Maybe a little low now.  Add a little throttle for just a few seconds.

Now.  That's just right.  Get ready to flare.

Ok.  Over the big white caliche approach area.  Runway starting to look full size.

Over the pavement about 15 feet up.  Holdin’ about 60 miles per hour.

Start pulling back gently on the yoke.  Dance on the rudder peddles to keep ‘er straight.

Nose level.

Hold 'er off the pavement.

Hold 'er.

Keep pulling the nose up.  up. Up.  

We're so close.  Where's the stall?

There!  A little squeek from the tires. Not perfect, but no bounce.  Let the nose wheel drop to the pavement.

NOW!  Landing one done!  Flaps up.  Carb heat off.  Back to full throttle.  Keep 'er straight with your feet.

Ok!  Rollin on DOWN the runway.

I wonder if Jim can see me smilin?

Back in the air and let's do it again!

Now THIS is so fun!!!

Second landing has a little bounce, but as they say, "...any landing you can walk away from..."

So, I think the next one will be the third.  Hard to keep track.  Daddy was so right!

This downwind leg looks same as all the others.  Almost time for celebration.

There it is.  Right wing pointed right at the approach end.  Make the call.

"Del Rio Unicom.  Cessna 18072 turning right base for runway one three FULL STOP."

No more touch and goes.  This is it.

Start your turn.

Wow!   Wow!!!  That's Jim's voice on the radio, and he's talkin’ so fast.

"Cessna 18072, extend your downwind two miles.  Extend your downwind two miles--NOW!"

Huh!  What’s this?  What does he mean?  Oh!  I get it.  Keep flyin’ on out toward the lake for a while.  Do NOT turn!

"Roger Del Rio Unicom.  Cessna 18072 returning to level flight and extending downwind two miles."

"But why, Jim?'

"Bill.  Check your 2 o'clock low!"

I look.  Nothin' at first, then OH WOW!  There's a white Cessna 182, a plane much like mine but bigger and faster, and he’s screaming in on a totally unconventional and unexpected route about 200 feet above the ground.

So, I key the mike, “Del Rio Unicom, Cessna 18072.  Tally-ho!”

Throttle up!  Fly on out toward the dam a while.

On the radio.  Broken English.

"Del Rio Unicom.  Cessna XB five one five one Papa short final to runway one three."

Then Jim, "Cessna 5151 Papa, you have just cut off a first solo on his turn to base.  WE DON'T FLY THAT WAY HERE.  DO you copy."

Silence.  No reply.

Dang!  I hate pilots who do that.  They fly like they drive.  No rules!


If I had made that turn, I'da landed right on top of that guy!  I did NOT see him comin’, and since he is flyin’ a high wing airplane with me above him, there was no way he could see me even if he looked – which he didn’t.

Thank, you Jim!

Thank you, Jesus!

Now.  Make your turns.

Get 'er on the ground!

Finally, I tell myself,  "Nice landings, Billy!  Good job!"

Taxi off the runway at the mid field exit.

"Del Rio Unicom.  Cessna 18072 is clearing the active."

Penny:  "Cessna 18072, Del Rio Unicom.  Congratulations, Billy!"

At the ramp.  Swing into the same slot where we started. 

Full brakes.  Lock the parking brake.  Throttle up a little.  Mixture control full lean till she sputters to a stop.  Ignition off.  Master switch off.  Gyros spinning down.  Door wide open.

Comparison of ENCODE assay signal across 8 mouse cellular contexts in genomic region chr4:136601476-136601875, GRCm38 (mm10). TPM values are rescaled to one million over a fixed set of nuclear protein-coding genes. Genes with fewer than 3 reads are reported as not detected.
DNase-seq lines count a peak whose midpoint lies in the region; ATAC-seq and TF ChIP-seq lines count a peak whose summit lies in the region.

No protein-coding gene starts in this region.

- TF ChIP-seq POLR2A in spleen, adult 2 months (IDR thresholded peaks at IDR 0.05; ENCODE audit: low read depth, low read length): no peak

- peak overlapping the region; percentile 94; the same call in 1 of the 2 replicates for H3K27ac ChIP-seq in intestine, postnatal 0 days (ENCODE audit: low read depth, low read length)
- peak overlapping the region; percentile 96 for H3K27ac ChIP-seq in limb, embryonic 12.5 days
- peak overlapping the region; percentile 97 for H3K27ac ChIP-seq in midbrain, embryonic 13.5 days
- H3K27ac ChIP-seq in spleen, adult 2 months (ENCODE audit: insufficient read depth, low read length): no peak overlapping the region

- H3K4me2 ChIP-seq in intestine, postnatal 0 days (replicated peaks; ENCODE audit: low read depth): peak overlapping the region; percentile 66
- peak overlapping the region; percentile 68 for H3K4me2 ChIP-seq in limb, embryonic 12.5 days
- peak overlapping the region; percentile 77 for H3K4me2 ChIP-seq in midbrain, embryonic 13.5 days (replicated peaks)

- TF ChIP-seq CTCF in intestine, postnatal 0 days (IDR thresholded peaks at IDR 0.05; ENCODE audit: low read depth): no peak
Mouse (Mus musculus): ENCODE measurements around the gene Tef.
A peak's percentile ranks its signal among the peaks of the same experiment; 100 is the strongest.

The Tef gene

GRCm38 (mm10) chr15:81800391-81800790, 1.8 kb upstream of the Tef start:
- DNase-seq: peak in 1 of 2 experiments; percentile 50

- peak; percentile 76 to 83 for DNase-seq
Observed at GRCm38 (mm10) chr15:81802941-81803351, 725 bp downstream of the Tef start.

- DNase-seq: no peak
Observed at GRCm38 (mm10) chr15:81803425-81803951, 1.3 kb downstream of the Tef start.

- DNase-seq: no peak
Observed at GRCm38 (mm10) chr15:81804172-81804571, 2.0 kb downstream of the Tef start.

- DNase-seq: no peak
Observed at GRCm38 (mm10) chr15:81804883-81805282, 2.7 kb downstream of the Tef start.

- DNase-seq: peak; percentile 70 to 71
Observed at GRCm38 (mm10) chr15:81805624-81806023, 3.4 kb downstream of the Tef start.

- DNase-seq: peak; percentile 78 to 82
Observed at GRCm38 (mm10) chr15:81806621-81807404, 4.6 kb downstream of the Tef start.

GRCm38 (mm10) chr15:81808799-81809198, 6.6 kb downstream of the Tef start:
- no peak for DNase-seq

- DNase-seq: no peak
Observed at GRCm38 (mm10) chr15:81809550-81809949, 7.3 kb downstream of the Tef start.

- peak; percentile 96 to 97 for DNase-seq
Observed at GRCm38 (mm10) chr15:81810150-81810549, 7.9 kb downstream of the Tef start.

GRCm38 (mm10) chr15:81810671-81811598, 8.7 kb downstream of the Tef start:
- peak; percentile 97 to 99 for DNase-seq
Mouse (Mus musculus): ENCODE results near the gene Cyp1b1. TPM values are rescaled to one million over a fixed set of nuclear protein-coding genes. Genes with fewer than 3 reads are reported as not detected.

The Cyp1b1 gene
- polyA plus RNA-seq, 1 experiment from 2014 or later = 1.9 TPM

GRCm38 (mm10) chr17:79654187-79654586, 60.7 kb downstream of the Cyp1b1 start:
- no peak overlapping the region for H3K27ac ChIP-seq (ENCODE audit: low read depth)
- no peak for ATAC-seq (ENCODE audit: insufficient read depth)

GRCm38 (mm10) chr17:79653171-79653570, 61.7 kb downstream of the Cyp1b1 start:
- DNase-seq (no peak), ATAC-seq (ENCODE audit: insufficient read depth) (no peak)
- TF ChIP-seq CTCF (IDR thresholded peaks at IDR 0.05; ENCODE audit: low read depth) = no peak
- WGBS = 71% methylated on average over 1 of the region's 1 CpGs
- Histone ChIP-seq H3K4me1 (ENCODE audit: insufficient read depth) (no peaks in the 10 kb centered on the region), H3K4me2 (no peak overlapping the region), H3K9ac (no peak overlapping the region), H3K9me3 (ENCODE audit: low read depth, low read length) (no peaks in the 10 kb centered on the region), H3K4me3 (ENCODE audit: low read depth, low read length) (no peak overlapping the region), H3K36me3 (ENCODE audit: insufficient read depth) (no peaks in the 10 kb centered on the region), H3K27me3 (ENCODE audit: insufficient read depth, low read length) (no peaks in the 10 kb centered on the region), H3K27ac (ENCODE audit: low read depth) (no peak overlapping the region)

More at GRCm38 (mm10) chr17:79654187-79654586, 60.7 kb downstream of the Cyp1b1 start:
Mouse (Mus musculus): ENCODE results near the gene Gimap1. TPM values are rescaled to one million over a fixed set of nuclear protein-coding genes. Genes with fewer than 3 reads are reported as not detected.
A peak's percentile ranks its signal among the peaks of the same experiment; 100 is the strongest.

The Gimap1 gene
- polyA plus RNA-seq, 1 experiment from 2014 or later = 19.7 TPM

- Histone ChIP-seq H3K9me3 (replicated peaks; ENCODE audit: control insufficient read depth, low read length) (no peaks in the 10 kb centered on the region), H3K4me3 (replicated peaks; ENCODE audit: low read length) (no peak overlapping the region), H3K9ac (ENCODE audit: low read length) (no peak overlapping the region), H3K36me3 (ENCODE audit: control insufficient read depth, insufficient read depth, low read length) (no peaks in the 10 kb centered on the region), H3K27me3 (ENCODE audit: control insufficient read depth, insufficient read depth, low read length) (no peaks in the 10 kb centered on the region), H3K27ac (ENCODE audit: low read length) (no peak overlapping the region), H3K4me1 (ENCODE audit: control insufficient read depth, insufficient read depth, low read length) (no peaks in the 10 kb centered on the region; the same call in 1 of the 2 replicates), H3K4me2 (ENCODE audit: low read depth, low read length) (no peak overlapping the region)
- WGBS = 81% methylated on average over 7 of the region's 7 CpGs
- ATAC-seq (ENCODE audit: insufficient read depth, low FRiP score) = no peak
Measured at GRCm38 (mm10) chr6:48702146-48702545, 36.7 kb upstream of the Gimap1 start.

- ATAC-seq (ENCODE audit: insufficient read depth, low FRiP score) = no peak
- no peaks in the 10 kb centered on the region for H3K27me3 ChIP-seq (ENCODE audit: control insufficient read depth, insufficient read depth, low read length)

Jim meets me at the ramp to help me tie down the plane.  But first,

He grabs my hand and tells me, "Congratulations, Bill!  Great job.”

I was on top the gas truck when I spotted that guy!  You handled it well.  No problem."

Wow!  He WAS watchin!

Grab the clip board and your log book.  Time for the paper work.  I wonder if they'll cut off my shirt tail?  And will somebody take my picture like they did for Sterling a few weeks ago?

Walking next to Jim I see our reflection in the big glass windows of Del Rio Flying Service.




I've never seen me smile this big!


I WILL be a pilot!

Thanks for this gift, Daddy!


- Present Day -


Instead of going inside to get a cup of coffee when he turned me loose for my first solo, my instructor instead went straight to the flying service’s large fuel truck, climbed on top of it for the best possible view of my flight path --and WATCHED!

His suggestion that he was going in to get a cup of coffee was intended to take the pressure off of me, and it worked.  He, however, didn’t relax one bit until I had made my final landing and returned to the parking area.

While he had determined that I was qualified to fly the aircraft alone, he would have preferred that there be NO traffic around when I did it for the first time.  As an international port-of-entry airport, we routinely received aircraft that flew in from neighboring Mexico.  Of course, Mexican pilots are supposed to be just as well trained as any others, but clearly, that is not always the case.

There’s no doubt in my mind that Jim’s vigilance that day saved the lives of two pilots.  And I say that because I’m sure that I would have descended right into the other aircraft had Jim not redirected my path at the last minute.

Once he saw the incoming aircraft cutting under and in front of me, he jumped down and ran inside our flight service offices to grab the microphone so that he could communicate directly with me.

I am, to say the least, very thankful for Jim’s professional “paranoia” that day.  Without that, I wouldn’t be finishing this story today.


- Glossary of Terms / Pilot Jargon -